Video: Prions - ninja pathogens and immune system hijackers
Professor Neil Mabbott shows how prions exploit the immune system to infect the body and how to stop them from causing brain disease.
Prion diseases are a unique group of brain diseases in animals and humans which cause extensive damage to nerve cells in the brain. There is currently no effective treatment or cure for prion diseases.
Some prion diseases can be transmitted to other animals through consumption of contaminated food. For example, food contaminated with BSE prions from cattle (the so-called “mad cow” disease) was responsible for the prion disease variant Creutzfeldt-Jakob disease in humans.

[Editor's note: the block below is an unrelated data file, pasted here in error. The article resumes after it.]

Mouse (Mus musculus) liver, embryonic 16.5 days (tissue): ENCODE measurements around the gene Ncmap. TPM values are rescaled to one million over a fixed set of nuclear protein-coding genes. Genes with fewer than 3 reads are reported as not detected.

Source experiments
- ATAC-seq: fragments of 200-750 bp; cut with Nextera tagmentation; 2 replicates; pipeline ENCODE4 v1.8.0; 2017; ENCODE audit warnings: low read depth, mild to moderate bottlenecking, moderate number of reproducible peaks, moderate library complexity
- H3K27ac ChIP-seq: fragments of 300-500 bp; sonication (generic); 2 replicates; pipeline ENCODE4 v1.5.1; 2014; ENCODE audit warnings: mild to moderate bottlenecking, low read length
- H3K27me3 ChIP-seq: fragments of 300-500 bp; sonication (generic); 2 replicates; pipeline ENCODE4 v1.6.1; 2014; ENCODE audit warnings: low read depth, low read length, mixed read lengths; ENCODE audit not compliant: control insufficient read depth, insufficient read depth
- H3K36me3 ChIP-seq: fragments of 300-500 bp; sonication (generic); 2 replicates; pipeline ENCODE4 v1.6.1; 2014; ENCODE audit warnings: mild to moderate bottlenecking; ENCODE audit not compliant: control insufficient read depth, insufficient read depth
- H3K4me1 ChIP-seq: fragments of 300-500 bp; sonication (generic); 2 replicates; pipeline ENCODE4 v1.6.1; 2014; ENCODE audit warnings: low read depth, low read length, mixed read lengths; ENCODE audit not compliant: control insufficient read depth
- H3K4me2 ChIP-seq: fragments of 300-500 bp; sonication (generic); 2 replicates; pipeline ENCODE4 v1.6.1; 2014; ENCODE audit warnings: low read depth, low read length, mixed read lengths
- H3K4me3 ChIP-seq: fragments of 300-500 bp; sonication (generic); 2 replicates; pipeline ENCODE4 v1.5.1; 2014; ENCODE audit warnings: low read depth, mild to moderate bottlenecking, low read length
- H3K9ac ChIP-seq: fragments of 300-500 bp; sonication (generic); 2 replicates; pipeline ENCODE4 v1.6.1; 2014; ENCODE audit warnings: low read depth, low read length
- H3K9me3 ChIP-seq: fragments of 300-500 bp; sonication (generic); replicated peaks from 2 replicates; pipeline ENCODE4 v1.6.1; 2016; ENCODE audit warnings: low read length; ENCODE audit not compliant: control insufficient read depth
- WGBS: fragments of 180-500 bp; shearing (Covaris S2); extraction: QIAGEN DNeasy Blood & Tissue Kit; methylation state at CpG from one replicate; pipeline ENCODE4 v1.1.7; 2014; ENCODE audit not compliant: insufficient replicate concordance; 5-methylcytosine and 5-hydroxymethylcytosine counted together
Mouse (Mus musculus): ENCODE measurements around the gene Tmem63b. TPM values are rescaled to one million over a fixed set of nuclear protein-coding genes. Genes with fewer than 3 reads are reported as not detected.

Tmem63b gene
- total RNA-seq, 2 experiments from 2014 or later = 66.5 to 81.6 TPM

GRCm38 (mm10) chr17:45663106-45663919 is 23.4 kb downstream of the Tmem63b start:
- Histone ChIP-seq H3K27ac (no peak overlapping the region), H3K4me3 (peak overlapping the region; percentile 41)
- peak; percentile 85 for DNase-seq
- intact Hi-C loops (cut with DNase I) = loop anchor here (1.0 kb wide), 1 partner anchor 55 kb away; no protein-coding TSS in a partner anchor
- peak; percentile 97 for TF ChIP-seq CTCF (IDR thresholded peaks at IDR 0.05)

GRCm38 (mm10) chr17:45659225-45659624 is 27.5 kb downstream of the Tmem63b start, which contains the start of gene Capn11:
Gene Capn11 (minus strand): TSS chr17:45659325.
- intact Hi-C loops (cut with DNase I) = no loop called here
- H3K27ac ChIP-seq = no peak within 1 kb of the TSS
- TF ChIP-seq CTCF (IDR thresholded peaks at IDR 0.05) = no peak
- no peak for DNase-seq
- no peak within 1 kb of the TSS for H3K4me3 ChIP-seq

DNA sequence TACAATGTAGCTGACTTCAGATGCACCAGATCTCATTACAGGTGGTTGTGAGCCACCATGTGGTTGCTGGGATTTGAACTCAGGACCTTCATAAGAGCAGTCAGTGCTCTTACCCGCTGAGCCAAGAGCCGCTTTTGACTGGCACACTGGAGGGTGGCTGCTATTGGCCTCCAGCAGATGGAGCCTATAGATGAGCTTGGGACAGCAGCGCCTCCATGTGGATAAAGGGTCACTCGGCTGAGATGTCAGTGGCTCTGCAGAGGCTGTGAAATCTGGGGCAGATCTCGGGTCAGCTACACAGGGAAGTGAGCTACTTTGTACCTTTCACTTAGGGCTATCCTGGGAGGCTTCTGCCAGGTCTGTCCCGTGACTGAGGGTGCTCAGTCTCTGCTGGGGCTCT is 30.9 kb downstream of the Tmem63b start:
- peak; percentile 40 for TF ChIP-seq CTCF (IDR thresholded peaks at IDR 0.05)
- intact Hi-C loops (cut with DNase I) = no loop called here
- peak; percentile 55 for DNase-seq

Soon after infection, the prions first accumulate in tissues of the body’s immune system such as the spleen, lymph nodes and tonsils, before spreading to the brain where they destroy nerve cells.
During his lecture on 19 March 2018, Roslin researcher Professor Neil Mabbott describes his research which shows how the prions exploit certain cells and components of the immune system to infect the body, and how this information may be used to block the spread of prions to the brain.
Gene study pinpoints superbug link between people and animals
New method for understanding neurodegenerative diseases